Shocking News: A Cruel Painful Immune Condition is hitting Celebrities and it has already affected hit stars Lady Gaga, Selena Gomez and a Favorite Popstar which has sent fans in an OUTCRY… See More “Experts has close in on what triggers lupus”

Lady Gaga and Selena Gomez


Living in a bustling polluted city could raise the risk of an autoimmune condition affecting 50,000 Britons, alarming research has suggested.


Lady Gaga

Scientists have long tried to unpick what exactly triggers systemic lupus erythematosus, more commonly known as lupus, to occur.

The condition, which is also suffered by Selena Gomez, Lady Gaga and Nick Cannon, sees body’s immune system mistakenly attacks healthy tissue instead.

But researchers in China now believe long-term exposure to air pollution ‘may increase the risk of developing lupus’.

Selena Gomez

Dr Yaohua Tian, an expert in air pollutants and chronic disease at Huazhong University of Science and Technology and study co-author, said: ‘Our study provides crucial insights into the air pollution contributing to autoimmune diseases.

‘The findings can inform the development of stricter air quality regulations to mitigate exposure to harmful pollutants, thereby reducing the risk of lupus.’

Patients with the condition often experience flare-ups where symptoms like joint and muscle pain, extreme fatigue and rashes get worse.

These episodes can last for weeks or longer.

In the new study, the Chinese researchers followed 460,000 patients and found 399 people were diagnosed with lupus over a 12 year period.

Average levels of six pollutants close to their homes were also assessed.

These included PM2.5 — which stands for particulate matter less than 2.5 micrometers in diameter — nitrogen dioxide (NO2), nitric oxide (NOx) and sulfur dioxide (SO2).

All four have been linked to health woes such as heart disease and dementia.

These particles, emitted by car exhausts, cleaning products and wood-burning stoves, among many other things, can be so small they travel deep into the lungs and bloodstream.

The researchers there was one in 1,000 risk of lupus among those exposed to the highest levels of NO2, and just 0.075 in 1,000 risk in those exposed to the lowest levels.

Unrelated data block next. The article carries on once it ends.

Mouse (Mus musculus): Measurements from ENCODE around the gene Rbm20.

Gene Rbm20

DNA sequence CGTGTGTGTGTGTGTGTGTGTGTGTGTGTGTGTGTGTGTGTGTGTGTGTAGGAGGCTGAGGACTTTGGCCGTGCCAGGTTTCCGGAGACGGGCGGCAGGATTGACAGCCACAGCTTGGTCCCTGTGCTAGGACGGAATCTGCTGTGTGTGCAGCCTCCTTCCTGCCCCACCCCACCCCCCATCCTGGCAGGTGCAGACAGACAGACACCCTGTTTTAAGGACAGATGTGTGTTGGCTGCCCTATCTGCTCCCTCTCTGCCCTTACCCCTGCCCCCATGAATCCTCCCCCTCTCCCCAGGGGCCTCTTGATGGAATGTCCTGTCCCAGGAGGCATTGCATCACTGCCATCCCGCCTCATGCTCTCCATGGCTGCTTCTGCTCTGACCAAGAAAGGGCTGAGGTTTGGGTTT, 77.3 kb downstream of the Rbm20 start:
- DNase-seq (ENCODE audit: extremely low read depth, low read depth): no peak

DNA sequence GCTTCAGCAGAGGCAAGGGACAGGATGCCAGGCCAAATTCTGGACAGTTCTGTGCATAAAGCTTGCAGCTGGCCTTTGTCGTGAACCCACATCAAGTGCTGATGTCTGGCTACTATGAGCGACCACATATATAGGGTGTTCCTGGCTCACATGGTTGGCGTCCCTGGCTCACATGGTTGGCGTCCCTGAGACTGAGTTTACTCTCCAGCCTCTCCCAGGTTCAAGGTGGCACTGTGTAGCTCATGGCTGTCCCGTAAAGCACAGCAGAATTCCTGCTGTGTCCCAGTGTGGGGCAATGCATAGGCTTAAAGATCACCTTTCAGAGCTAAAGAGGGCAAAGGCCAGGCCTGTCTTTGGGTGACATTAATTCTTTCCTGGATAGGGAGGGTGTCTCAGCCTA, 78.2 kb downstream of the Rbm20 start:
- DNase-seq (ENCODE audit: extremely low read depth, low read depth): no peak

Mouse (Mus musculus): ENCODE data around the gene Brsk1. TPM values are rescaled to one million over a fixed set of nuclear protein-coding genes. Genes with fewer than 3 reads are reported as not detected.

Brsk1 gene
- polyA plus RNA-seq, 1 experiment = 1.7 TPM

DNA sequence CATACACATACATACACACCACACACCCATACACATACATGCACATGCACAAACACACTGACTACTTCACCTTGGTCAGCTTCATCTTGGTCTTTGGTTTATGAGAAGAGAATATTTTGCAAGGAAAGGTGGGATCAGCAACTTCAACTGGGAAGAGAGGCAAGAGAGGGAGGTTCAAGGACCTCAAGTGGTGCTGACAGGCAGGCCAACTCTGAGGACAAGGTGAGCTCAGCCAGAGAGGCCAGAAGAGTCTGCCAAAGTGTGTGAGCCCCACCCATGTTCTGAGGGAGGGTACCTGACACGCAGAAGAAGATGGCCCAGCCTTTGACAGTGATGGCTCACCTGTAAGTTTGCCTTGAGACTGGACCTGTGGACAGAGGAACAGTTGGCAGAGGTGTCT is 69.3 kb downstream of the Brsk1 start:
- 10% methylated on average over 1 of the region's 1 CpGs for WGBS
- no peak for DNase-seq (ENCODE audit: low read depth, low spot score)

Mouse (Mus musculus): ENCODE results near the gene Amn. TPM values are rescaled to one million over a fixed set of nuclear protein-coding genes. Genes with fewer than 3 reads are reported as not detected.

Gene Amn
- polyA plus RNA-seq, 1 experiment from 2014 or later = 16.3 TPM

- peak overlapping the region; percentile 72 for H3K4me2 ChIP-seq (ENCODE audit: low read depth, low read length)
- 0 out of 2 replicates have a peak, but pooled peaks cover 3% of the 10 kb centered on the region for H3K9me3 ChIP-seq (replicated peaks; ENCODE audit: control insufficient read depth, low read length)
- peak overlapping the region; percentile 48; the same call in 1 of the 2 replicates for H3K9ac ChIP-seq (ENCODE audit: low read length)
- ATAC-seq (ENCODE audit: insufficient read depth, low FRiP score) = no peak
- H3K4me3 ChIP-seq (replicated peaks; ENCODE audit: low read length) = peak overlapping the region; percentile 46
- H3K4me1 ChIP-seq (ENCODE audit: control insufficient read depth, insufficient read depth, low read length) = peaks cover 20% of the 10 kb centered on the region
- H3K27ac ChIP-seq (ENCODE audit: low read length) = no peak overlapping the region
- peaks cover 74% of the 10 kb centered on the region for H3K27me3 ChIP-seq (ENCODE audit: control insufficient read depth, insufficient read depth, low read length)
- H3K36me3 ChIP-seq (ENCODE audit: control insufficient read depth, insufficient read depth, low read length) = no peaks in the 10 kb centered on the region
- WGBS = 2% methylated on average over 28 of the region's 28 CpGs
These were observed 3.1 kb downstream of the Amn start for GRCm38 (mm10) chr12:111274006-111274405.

This trend was reflected among all three other particles.

Writing in the journal, Arthritis and Rheumatology, the scientists said the results provide ‘crucial insights into the environmental factors contributing to autoimmune diseases’.

They added: ‘Findings can inform the development of stricter air quality regulations to mitigate exposure to harmful pollutants, thereby reducing the risk of lupus.’

Researchers, however, acknowledged the study had ‘certain limitations’ including the study’s participants enrolling voluntarily.

This means they ‘may have been healthier, more health conscious or more willing to participate in the study, they added.

The World Health Organization has long demanded countries take tougher action to combat the scourge of pollution, which is thought to kill 7million people every year globally.

According to Lupus UK, about one in every 50,000 people in the UK have the condition.

There is no cure for lupus with treatment instead designed to help people manage their symptoms.

Lupus can range from mild, when it causes skin or joint problems to severe where it can cause life- threatening to organs.

Flare-ups, periods where symptoms get worse are another aspect of the condition scientists are still trying to understand.

Both what triggers them and what causes them to subside isn’t yet clear.

Further complicating the topic is that some patients don’t experience flare-ups at all.



It is one of the chronic autoimmune conditions, where the body makes antibodies against itself and starts to attack it. Lupus – Systemic Lupus Erythematotsus (SLE) – has a range of severity. Some sufferers will have only mild problems, others have life-threatening organ damage to the heart and the kidneys.


What are the symptoms?

Tiredness, joint pains and muscle aches. A common first symptom is joint stiffness, particularly in the mornings. Skin and hair problems are a major feature of SLE – a rash in the shape of a butterfly over the cheeks and nose is common, as is hair loss and sensitivity to the sun. Other problems include depression and lung and heart disease, as well as kidney inflammation.


What can it be mistaken for?

It is often mistaken for other joint problems such as rheumatoid arthritis which is also characterised by morning joint stiffness. It can also be misdiagnosed as a skin or blood disease.


How is it diagnosed?

If your GP suspects SLE they will request a blood test. The specific antibodies that attack the body can be measured in the blood. The diagnosis is made when there is the combination of typical symptoms and high antibodies.

Who is at risk?

SLE is ten times more common in women than men and usually develops between the ages 12 and 25.

What is the treatment?

Controlling the symptoms, as there is no cure, using anti-inflammatories and steroid tablets in more severe cases.